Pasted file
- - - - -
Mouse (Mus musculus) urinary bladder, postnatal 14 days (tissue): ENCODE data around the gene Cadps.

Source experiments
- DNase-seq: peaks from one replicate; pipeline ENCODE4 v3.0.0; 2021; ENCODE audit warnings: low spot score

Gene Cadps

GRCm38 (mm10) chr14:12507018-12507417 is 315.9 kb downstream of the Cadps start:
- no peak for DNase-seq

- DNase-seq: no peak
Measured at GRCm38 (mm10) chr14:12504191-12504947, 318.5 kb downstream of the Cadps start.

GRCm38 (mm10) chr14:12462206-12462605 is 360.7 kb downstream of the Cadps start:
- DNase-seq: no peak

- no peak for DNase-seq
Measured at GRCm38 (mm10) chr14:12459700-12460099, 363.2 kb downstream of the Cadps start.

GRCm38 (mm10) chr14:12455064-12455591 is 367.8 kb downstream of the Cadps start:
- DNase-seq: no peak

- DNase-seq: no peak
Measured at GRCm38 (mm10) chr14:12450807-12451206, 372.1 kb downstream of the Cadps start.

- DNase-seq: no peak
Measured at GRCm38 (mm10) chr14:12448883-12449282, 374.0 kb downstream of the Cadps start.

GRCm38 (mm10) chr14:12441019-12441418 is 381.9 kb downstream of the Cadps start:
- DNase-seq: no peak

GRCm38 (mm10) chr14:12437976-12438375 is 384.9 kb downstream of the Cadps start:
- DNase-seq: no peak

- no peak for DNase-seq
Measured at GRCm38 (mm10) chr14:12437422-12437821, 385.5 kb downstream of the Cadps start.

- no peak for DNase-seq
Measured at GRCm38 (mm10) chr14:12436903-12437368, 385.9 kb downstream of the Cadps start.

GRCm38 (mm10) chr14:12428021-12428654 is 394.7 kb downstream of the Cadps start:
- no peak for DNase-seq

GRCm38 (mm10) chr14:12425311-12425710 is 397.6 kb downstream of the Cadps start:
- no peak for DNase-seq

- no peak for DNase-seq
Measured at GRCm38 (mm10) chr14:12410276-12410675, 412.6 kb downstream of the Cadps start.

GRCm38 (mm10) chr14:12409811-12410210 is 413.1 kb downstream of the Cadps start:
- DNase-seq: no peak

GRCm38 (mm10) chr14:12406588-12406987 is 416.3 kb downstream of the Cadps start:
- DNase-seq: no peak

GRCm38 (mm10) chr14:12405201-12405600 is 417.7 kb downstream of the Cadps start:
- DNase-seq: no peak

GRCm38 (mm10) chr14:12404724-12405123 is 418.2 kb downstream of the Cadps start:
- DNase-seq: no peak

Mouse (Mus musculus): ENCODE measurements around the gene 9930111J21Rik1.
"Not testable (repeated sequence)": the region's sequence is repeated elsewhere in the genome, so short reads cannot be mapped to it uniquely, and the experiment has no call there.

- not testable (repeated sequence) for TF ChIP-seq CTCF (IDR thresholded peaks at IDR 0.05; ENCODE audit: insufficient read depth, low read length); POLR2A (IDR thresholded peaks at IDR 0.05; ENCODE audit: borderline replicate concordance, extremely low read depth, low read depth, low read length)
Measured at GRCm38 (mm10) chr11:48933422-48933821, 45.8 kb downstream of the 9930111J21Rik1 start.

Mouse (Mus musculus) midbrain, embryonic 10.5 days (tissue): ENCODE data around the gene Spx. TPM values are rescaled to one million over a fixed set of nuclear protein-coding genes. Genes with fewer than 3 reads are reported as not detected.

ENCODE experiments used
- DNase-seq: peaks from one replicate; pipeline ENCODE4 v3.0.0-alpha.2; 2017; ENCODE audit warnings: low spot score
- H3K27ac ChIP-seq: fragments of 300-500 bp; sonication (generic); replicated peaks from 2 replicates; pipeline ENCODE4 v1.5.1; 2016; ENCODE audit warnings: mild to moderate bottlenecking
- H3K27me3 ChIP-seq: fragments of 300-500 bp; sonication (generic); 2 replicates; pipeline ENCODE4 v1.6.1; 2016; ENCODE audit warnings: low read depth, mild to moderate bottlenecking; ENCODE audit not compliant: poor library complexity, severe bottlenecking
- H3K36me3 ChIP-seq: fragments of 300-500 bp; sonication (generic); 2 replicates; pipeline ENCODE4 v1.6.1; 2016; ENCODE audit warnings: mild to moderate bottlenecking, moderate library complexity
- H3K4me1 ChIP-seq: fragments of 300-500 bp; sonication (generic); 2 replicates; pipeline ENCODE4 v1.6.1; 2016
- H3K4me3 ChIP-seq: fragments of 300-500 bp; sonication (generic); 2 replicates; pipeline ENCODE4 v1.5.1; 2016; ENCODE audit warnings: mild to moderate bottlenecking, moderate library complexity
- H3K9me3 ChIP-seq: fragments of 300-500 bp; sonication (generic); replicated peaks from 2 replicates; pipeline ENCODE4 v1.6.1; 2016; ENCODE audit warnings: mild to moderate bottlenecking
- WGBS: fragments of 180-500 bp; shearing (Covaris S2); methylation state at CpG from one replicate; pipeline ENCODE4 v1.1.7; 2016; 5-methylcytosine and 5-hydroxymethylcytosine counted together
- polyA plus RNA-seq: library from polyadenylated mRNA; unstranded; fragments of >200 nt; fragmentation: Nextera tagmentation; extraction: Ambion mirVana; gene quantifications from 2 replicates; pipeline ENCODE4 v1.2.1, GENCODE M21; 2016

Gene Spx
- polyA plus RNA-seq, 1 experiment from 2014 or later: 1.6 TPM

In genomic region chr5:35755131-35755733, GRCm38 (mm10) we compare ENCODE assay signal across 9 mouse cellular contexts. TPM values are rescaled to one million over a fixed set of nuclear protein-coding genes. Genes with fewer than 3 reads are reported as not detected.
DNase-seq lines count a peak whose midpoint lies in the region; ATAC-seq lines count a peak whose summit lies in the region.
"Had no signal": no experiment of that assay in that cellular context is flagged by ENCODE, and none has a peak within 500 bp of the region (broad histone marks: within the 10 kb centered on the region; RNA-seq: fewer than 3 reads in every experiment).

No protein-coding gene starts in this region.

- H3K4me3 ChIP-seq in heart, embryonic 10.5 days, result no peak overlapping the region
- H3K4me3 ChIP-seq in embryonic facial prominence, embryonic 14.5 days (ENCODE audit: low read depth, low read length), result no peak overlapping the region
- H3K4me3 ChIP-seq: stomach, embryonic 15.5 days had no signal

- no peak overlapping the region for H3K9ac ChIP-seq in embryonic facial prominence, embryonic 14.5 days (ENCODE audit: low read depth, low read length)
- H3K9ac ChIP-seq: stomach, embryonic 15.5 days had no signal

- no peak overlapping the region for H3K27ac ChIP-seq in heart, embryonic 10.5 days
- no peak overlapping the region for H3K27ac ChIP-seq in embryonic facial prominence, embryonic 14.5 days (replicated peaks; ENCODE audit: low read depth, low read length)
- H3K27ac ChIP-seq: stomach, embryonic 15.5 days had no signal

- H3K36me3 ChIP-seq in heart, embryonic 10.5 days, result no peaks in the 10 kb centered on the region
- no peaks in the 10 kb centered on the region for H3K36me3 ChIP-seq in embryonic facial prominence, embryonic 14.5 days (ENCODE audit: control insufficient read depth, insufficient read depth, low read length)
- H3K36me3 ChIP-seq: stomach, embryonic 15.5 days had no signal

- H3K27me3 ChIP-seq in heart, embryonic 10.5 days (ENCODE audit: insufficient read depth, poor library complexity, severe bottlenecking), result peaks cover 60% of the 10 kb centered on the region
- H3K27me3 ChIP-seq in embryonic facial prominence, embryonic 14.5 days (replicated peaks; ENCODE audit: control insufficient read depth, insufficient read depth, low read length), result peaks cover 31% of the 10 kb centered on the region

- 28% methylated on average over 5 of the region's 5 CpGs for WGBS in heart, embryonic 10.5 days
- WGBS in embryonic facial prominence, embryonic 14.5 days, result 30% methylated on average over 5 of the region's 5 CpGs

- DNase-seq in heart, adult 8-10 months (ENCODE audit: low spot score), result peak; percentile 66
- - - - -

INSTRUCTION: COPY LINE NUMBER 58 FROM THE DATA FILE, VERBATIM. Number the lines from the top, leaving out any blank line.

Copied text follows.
In genomic region chr5:35755131-35755733, GRCm38 (mm10) we compare ENCODE assay signal across 9 mouse cellular contexts. TPM values are rescaled to one million over a fixed set of nuclear protein-coding genes. Genes with fewer than 3 reads are reported as not detected.